Reason, emotion, and the embodiment of power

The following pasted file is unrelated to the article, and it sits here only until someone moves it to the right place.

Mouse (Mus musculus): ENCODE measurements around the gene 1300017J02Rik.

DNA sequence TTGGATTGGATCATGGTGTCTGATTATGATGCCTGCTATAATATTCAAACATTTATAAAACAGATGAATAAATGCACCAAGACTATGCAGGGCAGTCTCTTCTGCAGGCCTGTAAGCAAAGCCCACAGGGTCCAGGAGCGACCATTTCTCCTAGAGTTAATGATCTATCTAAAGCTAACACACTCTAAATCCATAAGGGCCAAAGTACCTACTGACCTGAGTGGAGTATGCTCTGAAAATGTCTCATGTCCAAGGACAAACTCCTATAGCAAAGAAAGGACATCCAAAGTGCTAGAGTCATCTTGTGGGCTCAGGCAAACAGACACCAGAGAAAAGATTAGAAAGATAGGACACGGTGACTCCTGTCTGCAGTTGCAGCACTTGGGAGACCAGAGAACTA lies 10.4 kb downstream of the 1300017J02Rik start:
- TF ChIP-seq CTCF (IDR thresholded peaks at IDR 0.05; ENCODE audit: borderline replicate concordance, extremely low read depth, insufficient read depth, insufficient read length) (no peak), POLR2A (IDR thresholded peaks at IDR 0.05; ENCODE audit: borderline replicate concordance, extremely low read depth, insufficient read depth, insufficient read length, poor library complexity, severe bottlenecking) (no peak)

The various dichotomies framing debates on rationality are revealing. Relativism may be opposed to rationality, but may also be opposed to universalism. The latter slides over into objectivity and so is contrasted with subjectivity. Subjectivity subsumes emotionalism, which itself is set up against reason. Thus, from rationality and relativism we move to reason and sentiment. Three issues arise from this muddle. One is the attempt to disentangle such apparent confusion. We can subdivide kinds of rationality into, for instance, cognitive and strategic (de Sousa 1980:129), or we can distinguish arch-rationalism from anarcho-rationalism (Hacking 1982: 51-66), recognizing that in all such cases a notion of objective truth is in some way implied and, with it, a potential universalism (for example, even if a society does not have a particular version of reality, it remains a possible option to be taken up from among those available to humanity (Gellner 1982: 187-88)). We can also subdivide types of relativism, such as conceptual, perceptual, moral, cognitive, and those of truth and reason (Hollis and Lukes 1982:6-20), and no doubt many more. I do not wish to add to this aspect of the debate, but rather to ask why it has arisen at all.